Notes from Jesse Reno's Workshop


I was looking for a workshop that could jumpstart my creativity. I had spent the last year sitting in my basement studio doing the same thing over and over again. Some finished pieces I liked, but most felt "expected." I had lost my verve. Jesse Reno's class was just what I needed. 

I chose to go to his workshop after watching a video of his painting process. He poured paint into his hands and then attacked the canvas. I had never seen anyone do anything like it before. Watching it happen, my pulse quickened. It was exciting. Primal. Perfect. 

The week-long art retreat was held at a place called Hacienda Mosaico in Puerto Vallarta. There were five students in all in the outdoor studio; each of us got our own table and easel. For the first demo, Jesse got down on his hands and knees before a tarp and a primed canvas and began pouring paint into his hands. As he worked and talked, I witnessed the transformation of the canvas, and a seed began to grow in me. At one point, tears flew down my cheeks - as they always do when I witness pure, holy beauty. 

The next five days were all about unlearning everything I had been taught up to that point. I learned so many things, but here are the top six: 

1. Don't define the outcome before you start

Also known as the "Don't Kick Your Own Ass" rule. By setting up an expectation of what you want the painting to look like before you've even started, you've set yourself up for disappointment. Don't get preoccupied with what it's going to look like in the end - when we do, we struggle to make it. But there's no map – just a journey that changes every step of the way. Expectation corrupts. Perfection is death. Anxiety only begets more anxiety.  

2. Yes, and...

PaInting is a lot like improv. If something unexpected happens in your art, it's as if you've been handed an opportunity to act. Don't ignore it or move past it. Accept it and work with it. Do it quick to avoid over-thinking it. Made a mistake? No big deal – something interesting can finally happen now.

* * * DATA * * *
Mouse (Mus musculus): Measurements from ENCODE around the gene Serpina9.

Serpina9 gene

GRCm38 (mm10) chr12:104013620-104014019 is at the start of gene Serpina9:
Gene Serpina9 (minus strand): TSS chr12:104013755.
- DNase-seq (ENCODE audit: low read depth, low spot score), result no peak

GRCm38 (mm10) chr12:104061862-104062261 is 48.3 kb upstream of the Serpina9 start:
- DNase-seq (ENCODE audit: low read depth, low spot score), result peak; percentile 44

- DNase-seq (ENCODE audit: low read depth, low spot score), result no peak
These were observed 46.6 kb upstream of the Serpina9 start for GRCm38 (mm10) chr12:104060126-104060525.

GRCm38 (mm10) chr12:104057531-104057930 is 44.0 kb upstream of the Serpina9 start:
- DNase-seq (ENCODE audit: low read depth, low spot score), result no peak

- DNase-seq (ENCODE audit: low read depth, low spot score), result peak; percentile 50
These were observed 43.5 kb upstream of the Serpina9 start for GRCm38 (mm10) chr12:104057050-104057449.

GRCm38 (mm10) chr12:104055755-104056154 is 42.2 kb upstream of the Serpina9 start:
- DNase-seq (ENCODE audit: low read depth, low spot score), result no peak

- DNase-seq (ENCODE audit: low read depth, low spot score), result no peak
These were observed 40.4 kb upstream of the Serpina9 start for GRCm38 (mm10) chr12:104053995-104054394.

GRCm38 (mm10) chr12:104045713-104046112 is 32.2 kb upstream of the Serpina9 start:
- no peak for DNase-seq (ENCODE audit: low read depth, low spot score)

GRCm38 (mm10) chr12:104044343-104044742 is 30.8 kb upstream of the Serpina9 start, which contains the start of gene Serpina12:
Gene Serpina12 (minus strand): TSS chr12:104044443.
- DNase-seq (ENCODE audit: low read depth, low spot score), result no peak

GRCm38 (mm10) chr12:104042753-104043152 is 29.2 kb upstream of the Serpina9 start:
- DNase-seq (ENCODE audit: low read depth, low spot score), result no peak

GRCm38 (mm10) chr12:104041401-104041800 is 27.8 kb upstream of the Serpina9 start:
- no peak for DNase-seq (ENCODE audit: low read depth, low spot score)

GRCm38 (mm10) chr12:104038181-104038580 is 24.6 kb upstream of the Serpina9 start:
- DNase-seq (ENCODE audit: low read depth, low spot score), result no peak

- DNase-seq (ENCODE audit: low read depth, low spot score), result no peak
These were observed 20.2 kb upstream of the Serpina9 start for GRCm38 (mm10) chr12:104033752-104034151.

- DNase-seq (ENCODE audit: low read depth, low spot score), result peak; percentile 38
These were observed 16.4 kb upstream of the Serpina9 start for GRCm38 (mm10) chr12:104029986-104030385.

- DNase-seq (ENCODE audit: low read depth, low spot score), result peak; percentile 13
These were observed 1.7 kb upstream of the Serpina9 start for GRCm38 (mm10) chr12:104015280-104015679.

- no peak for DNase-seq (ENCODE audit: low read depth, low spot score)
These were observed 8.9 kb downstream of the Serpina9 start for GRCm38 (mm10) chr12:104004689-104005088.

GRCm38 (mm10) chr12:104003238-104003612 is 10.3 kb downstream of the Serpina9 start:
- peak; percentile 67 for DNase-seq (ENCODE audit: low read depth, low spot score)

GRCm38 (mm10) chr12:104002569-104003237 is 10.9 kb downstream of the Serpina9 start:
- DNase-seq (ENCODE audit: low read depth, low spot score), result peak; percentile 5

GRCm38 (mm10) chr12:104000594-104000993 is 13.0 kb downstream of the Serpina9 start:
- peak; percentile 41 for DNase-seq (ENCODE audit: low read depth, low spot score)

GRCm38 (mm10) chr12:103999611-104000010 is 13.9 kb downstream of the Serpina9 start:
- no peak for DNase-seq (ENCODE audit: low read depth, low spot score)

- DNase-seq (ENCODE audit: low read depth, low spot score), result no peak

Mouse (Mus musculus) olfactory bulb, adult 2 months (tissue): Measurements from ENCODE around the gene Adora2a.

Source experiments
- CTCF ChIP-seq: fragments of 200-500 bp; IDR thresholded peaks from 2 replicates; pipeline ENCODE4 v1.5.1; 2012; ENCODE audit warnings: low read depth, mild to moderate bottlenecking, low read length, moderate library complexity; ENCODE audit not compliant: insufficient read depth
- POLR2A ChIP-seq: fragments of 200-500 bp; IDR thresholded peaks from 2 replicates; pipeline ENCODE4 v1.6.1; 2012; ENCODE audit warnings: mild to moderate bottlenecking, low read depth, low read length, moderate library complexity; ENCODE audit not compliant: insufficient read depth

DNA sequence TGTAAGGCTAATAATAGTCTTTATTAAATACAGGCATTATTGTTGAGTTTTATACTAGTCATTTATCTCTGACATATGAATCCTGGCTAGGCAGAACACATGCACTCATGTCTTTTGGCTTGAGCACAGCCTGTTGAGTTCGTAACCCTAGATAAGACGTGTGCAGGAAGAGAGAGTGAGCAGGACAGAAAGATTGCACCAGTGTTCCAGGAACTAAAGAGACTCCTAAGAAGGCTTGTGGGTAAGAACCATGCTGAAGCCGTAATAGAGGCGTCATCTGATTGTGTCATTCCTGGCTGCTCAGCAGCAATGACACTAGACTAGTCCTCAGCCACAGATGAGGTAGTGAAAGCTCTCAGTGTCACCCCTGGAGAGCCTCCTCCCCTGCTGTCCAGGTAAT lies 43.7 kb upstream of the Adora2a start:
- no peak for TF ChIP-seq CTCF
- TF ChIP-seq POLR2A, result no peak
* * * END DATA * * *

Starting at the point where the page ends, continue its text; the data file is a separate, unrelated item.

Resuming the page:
3. Be a student of your own expression

Destroy the canvas - bring it on! Get tangled. Get messy. Play. Interact. Smash. Fracture. Bury. Resurrect. Build up a base then isolate elements you like; cover up the ones you don't. Build, take away, build, then take away again. Restraint does not allow wholeness. Let the art take you where it wants to go – random interactions are inspiring and can take you places you would have never expected to go. Don't illustrate or conceptualize. The magic happens when you are lost. 

4. Fix it right away or ELSE

If there's an area you aren't excited about, cover it. Change it. If you don't, you will get used to it and will find that future decisions will be hampered by this compromise. What was there before doesn't matter. 

5. Keep on Moving

Keep several canvases going at once so that you have distance and something to move onto when you get stuck or bored. This also prevents a painting from feeling too "precious." The more canvases you have going on at once, the more you will have to celebrate. Jesse will sometimes put away a canvas for a month, so that when he looks at it again, he can see it with fresh eyes and not be afraid to add to it - or start over again on top of it. He says that he knows a painting is done when the canvas connects to his truth.

6. Pay Your Dues

You can't expect to hit a few balls around and have the Yankees banging down your door. It's work. At times it's hard work. It's about putting in the time. Sometimes the lows will be lower than the highs. But it's worth it, like anything else that's difficult. Stick to it and you'll have learned to silence the inner critic and grab the joy that comes in the freedom of understanding what's important to you.